9. DESI ARNAZ HAD LIFTS IN HIS SHOES (AND HIS LOVESEAT).

Arnaz listed his height as 5’11” in most official biographies, but those who worked with him knew that in reality he was 5’9” and wore four-inch lifts in his shoes. Lucille Ball stood 5’7” in her stocking feet, and when she wore heels she seemed to tower over her husband. Desi Arnaz Jr. would later explain to an interviewer that his father “was a Cuban with a Latin male’s pride,” which is why it was important to him to be taller than his wife. A dual-purpose, subtle additional cushion (undetectable by the viewing audience) was added to the Ricardos’ loveseat so that Ricky would be taller than Lucy while seated, and would also give him the extra boost needed to gracefully rise from a sitting position up onto his elevator shoes.

10. ARNAZ FLATLY REJECTED A SCENE THAT INVOLVED RICKY CHEATING ON HIS TAXES.

Desi Arnaz was an unabashed believer in the American Dream and was very patriotic when it came to his adopted homeland. Desi was 17 years old when Fulgencio Batista overthrew the Cuban government and the Arnaz family fled to Miami with little more than the clothes they were wearing. The family lived in a warehouse with some other refugees and Desi got a job cleaning birdcages for a man whole sold canaries to pet stores. As he said during his acceptance speech on Ed Sullivan’s Toast of the Town in 1954, “From cleaning canary cages to this night in New York is a long ways. And I don’t think there’s any other country in the world that could give you that opportunity.” So when a scene in original script in the episode “Lucy Tells the Truth” called for Ricky to fudge some numbers on his income tax return, Arnaz refused to play it and asked the writers to remove it. He didn’t want the audience to think that Ricky would cheat the U.S. government.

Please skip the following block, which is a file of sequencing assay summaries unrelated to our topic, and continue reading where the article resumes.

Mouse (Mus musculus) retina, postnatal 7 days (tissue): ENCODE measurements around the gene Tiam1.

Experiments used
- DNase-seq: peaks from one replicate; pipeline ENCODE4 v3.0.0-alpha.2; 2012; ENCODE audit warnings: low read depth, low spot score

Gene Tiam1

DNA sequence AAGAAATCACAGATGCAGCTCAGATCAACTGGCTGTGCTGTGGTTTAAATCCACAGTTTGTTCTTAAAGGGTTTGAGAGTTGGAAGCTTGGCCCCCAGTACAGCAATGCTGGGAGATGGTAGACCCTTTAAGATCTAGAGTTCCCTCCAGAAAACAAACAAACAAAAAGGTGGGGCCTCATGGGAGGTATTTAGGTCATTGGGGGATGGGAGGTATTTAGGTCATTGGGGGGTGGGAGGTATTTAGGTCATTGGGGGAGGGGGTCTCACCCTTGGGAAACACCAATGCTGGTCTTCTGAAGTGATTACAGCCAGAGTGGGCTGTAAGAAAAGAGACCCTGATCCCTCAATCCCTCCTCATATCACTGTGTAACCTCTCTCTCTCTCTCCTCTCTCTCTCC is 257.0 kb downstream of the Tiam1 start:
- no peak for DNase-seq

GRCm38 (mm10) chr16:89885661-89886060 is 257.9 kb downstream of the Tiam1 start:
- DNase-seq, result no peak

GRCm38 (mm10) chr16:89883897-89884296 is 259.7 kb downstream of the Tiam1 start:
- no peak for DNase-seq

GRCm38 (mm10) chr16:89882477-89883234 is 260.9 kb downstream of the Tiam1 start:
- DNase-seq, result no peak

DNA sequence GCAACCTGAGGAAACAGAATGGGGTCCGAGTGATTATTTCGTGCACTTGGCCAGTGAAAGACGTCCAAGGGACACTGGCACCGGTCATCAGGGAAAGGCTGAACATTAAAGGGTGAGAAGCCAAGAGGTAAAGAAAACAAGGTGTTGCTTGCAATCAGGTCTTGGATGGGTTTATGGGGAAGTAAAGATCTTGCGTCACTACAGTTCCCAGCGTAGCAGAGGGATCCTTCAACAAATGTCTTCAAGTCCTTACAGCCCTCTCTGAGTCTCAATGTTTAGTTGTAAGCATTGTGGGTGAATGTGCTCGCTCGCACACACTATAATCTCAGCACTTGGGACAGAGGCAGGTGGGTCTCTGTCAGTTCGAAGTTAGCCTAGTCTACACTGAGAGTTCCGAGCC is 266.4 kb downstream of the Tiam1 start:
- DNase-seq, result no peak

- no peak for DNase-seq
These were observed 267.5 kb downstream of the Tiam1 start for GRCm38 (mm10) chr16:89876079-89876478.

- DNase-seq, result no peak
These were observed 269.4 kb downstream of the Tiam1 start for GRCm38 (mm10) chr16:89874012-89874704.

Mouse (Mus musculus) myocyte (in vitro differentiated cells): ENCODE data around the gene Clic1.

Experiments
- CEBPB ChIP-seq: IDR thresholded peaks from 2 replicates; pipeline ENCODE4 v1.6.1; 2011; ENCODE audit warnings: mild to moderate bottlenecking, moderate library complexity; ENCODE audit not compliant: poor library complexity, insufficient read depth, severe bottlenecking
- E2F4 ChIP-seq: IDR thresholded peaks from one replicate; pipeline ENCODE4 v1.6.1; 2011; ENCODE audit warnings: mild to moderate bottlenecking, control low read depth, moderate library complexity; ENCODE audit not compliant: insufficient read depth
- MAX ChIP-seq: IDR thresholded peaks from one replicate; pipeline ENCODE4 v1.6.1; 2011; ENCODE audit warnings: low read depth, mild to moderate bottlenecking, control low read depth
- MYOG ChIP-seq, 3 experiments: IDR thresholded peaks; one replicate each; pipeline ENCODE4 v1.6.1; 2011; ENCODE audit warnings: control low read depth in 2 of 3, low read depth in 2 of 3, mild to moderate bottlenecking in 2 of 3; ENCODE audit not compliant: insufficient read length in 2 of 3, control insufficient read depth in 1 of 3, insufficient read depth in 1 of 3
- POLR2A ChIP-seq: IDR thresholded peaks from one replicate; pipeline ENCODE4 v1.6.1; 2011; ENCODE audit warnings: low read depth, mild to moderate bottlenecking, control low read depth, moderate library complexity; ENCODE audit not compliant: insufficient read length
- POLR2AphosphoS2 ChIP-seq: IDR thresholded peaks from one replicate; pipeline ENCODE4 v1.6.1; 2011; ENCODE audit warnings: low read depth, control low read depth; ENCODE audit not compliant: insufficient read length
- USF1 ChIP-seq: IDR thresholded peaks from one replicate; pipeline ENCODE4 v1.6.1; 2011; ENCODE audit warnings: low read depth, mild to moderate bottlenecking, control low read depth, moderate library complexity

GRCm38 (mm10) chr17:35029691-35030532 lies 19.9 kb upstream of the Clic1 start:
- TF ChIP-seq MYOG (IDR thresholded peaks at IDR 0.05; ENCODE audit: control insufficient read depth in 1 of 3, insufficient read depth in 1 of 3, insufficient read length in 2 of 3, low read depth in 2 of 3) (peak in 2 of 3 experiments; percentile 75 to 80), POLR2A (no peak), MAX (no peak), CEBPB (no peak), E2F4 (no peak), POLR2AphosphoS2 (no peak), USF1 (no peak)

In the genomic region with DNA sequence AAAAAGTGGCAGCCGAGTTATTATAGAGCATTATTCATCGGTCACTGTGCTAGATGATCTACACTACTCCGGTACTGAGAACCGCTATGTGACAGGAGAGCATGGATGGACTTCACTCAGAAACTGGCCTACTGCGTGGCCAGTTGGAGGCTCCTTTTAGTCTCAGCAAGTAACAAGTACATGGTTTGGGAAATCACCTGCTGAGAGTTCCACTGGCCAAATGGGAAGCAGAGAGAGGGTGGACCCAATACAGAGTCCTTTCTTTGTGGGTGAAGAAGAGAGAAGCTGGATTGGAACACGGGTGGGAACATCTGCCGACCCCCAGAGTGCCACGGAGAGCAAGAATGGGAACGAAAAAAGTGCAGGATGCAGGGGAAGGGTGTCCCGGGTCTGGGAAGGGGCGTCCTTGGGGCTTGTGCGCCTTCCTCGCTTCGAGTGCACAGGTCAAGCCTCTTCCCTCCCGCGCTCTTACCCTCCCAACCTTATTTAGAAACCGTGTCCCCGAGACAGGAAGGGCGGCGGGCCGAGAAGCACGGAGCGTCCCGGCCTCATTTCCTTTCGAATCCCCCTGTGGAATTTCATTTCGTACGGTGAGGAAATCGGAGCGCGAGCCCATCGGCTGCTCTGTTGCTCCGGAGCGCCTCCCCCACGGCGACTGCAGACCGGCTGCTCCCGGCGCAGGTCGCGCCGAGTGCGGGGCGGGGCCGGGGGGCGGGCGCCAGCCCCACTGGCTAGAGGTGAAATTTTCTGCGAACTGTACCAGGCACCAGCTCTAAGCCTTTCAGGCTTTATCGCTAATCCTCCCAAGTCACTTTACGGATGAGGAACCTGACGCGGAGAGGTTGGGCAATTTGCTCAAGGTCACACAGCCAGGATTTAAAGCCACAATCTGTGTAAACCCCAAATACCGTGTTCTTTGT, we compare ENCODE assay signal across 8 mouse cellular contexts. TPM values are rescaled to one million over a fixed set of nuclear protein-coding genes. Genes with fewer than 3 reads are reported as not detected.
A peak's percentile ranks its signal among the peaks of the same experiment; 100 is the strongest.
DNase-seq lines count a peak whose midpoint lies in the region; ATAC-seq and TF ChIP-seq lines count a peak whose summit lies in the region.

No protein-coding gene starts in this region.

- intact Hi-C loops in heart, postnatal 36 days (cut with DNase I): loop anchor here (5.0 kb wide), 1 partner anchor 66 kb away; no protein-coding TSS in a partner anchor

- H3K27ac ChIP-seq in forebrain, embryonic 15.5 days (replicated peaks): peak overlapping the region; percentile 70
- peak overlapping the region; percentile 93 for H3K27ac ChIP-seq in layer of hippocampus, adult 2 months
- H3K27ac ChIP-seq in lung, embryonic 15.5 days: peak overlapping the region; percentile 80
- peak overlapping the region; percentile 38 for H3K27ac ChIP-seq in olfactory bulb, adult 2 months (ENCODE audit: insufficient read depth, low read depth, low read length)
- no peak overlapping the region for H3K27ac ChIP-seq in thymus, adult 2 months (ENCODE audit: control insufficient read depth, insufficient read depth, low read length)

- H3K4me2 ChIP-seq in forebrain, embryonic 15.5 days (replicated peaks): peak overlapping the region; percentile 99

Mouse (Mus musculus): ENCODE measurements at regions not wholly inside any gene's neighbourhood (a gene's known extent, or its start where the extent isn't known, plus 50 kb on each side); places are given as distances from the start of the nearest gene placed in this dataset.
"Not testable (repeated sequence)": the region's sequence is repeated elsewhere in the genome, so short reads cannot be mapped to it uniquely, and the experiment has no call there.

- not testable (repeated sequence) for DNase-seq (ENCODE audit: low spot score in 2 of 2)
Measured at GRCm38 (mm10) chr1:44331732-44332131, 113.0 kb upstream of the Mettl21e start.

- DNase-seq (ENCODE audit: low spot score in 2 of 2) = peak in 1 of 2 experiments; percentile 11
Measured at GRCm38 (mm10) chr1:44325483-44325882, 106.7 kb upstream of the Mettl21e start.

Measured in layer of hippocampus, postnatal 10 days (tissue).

11. THE CANDY LADY WAS A BIG DIPPER IN REAL LIFE.

“Job Switching” (often referred to as “The Candy Factory Episode”) has long been a fan favorite, particularly the scene where Lucy and Ethel are stuffing their faces and clothing with chocolates while trying to keep up with a speedy conveyor belt. The previous scene featured Lucy hand-dipping chocolates with a real-life dipper that stage manager Herb Browar found at See’s Candies on Santa Monica Boulevard.

Amanda Milligan had never seen I Love Lucy (she watched wrestling on Monday nights), but Browar hired her anyway; he thought her deadpan expression would make her the perfect straight woman for Lucille to react to. During rehearsals Lucille was worried that the scene just wasn’t going to be funny on film because Milligan seemed hesitant to hit her in the face as the script specified. When the cameras were rolling, Milligan hauled off and smacked Lucille so hard that Ball feared her nose had been broken. Despite her pain and ringing ears Ball didn’t call for a “cut” because she did not want to have to do another take! During a break in filming Lucille asked Milligan “So, how do you like working in show business?” An unsmiling Milligan, who’d spent eight hours per day for the past 30 years putting swirls on chocolates, replied, “I’ve never been so bored in my life.”